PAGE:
I shied away from talking to media about my daughter’s experience of the John Key hair thing because she didn’t want me to, and I can’t see any good coming of it.
These political events are moments for people with agendas
to make their points. My fascination is interpreting those agendas and working out how to deal with them in politics. But I also have an agenda; modern politicians’ paternalistic or dismissive attitudes toward voters.
I therefore don’t read sexism or any other -ism into John Key’s touchiness. I share a view which is being expressed outside of the twitterati, that in the cafe he was being dorky. But fortunately, being viewed by someone else as dorky is not a crime. We would have all spent time in jail.
That said, we don’t like our politicians to be dorks. My favourite example is Geoffrey Palmer – Dork#1 in recent political history.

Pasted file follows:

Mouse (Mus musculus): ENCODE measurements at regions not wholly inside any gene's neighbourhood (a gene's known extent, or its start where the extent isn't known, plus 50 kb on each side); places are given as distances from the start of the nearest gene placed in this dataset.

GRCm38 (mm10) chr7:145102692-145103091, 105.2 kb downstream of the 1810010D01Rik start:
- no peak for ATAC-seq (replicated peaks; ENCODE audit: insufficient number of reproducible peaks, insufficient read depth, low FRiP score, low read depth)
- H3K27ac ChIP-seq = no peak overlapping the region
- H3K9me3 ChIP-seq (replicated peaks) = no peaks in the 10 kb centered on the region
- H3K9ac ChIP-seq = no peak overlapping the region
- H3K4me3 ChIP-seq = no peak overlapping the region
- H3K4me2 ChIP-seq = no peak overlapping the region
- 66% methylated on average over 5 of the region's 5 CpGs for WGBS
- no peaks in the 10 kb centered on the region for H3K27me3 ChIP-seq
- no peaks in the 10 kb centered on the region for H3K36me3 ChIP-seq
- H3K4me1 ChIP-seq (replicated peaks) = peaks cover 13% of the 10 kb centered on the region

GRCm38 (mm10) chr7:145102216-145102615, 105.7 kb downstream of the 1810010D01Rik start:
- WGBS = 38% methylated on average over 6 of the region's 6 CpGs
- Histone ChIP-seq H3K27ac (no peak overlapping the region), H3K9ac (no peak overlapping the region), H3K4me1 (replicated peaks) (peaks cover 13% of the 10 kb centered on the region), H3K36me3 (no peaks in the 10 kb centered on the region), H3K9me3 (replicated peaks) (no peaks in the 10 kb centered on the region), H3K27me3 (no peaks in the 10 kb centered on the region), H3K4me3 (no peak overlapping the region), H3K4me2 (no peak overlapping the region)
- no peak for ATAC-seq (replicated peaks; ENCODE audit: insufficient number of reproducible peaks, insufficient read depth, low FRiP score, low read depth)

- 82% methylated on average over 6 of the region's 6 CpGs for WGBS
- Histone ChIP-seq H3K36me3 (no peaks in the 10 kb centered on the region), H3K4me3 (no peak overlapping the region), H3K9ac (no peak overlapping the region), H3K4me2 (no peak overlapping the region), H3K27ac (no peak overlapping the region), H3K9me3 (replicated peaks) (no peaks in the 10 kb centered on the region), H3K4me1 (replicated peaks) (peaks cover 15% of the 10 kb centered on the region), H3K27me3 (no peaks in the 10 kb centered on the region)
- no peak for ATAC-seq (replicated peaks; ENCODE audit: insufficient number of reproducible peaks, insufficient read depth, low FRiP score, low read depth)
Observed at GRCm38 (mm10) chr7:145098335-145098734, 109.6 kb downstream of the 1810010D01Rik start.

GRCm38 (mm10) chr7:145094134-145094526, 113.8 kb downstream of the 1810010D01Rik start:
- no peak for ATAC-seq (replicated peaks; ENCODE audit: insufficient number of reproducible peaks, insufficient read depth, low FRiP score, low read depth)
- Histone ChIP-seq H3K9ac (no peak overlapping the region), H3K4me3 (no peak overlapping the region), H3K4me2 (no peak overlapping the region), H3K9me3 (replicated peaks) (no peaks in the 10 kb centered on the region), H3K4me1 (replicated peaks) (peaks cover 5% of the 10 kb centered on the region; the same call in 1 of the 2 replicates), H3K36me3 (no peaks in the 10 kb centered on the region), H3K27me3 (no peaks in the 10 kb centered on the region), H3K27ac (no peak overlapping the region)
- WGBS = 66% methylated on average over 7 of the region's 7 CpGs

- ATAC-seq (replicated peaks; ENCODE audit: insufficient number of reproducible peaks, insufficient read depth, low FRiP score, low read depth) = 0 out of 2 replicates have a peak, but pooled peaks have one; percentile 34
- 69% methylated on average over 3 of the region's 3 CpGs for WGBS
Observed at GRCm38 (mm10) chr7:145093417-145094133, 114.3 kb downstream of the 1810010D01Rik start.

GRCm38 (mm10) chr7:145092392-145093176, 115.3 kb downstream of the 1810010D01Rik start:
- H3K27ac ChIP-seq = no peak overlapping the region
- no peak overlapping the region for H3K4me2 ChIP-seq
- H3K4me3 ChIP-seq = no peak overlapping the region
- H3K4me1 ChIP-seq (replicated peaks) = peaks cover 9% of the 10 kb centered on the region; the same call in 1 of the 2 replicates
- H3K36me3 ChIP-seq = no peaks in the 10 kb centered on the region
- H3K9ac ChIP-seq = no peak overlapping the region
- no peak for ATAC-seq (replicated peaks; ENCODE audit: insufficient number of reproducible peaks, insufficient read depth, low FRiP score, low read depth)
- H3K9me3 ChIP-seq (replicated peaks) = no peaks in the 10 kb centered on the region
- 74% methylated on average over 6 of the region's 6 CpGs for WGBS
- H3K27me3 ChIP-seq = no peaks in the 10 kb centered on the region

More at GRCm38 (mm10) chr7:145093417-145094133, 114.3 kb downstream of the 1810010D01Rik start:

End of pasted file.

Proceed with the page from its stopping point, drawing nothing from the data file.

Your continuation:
Politicians have got to be one of us, but simultaneously better than us. They have to know what life is like for ordinary people, but also be someone we can trust to make momentous decisions.
That’s a tough gig. Key’s common touch and a level of competence has allowed the public to forgive those moments when he thought too much of himself and crossed the line into embarrassing.
The third term is the downfall of politicians because they lose their way – power fuzzes the lines between the present and the core strengths that got them into power in the first place.
The ponytail incident, and the casualness of the physical closeness with the public, suggests Key has also lost his way.
That’s what my daughter’s experience tells
me, and that’s why I asked her if it was okay that I wrote about it.